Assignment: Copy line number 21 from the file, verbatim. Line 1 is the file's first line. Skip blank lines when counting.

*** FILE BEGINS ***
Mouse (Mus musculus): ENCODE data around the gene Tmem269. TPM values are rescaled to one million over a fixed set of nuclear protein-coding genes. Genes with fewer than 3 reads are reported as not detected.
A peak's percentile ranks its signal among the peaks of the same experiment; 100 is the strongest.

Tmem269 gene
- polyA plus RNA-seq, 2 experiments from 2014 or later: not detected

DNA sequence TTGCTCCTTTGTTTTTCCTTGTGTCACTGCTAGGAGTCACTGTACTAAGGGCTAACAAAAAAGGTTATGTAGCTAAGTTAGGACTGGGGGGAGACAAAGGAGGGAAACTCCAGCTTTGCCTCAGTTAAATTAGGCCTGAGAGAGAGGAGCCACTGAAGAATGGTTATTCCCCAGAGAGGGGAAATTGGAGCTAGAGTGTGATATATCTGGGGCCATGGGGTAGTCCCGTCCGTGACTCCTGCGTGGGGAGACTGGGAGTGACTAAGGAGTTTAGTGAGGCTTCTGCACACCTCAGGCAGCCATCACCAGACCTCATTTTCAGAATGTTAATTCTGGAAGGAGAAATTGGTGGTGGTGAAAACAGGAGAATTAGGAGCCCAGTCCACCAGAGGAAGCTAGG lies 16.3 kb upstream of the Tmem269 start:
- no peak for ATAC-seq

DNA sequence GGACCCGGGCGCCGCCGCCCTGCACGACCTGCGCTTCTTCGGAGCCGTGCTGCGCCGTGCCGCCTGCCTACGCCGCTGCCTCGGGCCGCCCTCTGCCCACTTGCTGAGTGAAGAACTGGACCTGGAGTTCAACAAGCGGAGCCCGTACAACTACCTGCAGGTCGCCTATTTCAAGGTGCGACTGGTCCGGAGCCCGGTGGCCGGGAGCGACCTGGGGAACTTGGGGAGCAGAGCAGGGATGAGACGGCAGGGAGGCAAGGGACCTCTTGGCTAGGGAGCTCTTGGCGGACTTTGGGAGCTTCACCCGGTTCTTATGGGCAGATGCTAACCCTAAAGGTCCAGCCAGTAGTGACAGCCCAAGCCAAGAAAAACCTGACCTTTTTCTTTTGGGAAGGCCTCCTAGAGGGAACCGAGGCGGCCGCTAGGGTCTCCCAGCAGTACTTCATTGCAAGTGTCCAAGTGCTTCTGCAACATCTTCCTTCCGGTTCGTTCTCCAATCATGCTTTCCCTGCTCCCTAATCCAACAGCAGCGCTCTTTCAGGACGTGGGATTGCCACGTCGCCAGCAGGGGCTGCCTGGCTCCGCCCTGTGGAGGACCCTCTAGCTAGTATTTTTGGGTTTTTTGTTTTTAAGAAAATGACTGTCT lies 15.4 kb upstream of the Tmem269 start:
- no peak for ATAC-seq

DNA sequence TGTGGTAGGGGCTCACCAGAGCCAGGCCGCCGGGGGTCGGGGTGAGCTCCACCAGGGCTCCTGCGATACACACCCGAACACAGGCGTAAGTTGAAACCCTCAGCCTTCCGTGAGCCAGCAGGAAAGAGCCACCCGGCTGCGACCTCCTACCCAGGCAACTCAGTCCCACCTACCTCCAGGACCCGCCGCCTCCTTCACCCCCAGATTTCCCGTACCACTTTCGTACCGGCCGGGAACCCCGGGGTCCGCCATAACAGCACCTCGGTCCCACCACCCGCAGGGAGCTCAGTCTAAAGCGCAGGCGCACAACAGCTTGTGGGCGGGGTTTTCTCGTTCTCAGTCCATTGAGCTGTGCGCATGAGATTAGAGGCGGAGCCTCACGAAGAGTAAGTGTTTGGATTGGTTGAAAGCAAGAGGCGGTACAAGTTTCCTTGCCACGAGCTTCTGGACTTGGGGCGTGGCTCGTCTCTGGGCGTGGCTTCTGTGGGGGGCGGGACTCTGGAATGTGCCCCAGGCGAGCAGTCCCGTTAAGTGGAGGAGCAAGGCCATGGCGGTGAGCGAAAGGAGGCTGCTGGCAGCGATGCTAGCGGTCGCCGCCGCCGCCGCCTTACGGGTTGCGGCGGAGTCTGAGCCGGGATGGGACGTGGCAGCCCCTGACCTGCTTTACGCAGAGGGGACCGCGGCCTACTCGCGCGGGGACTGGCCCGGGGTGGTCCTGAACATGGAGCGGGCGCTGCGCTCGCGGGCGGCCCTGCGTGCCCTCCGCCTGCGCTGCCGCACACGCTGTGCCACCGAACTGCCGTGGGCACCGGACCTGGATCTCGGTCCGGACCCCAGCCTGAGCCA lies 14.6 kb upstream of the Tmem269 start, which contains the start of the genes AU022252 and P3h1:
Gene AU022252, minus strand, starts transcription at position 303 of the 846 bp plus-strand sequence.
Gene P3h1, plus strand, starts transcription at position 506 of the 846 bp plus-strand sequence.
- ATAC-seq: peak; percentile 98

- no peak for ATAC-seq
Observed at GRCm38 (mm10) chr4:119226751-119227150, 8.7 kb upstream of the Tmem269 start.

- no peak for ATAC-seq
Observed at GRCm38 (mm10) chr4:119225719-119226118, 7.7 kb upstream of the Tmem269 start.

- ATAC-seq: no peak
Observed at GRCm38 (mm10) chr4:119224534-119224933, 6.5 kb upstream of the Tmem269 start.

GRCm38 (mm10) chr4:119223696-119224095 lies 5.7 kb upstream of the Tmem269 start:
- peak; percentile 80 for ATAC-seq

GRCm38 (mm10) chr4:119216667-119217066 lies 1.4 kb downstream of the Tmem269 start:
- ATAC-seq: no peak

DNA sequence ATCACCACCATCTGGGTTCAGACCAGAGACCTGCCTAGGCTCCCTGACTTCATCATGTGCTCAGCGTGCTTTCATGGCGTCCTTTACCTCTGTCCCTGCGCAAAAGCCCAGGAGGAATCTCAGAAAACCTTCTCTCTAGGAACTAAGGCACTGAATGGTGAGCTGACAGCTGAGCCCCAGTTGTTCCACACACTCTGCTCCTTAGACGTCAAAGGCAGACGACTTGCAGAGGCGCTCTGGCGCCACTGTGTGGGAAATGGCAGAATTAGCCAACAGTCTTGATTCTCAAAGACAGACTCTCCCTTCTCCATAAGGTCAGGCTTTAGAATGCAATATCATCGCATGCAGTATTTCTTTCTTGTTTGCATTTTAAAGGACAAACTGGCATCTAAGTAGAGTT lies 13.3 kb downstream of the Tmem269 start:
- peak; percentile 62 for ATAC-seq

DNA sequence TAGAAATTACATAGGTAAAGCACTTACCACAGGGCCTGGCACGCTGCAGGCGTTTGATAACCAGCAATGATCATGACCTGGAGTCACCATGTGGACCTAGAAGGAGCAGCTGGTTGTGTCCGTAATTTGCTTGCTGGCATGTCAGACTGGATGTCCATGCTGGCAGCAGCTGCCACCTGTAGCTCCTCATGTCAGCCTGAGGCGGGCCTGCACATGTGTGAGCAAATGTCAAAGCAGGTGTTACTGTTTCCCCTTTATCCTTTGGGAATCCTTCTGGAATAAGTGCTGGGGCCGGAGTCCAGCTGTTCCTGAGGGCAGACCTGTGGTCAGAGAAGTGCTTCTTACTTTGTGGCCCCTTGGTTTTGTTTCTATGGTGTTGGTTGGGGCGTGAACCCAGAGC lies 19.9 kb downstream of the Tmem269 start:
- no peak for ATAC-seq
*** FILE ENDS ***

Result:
GRCm38 (mm10) chr4:119216667-119217066 lies 1.4 kb downstream of the Tmem269 start: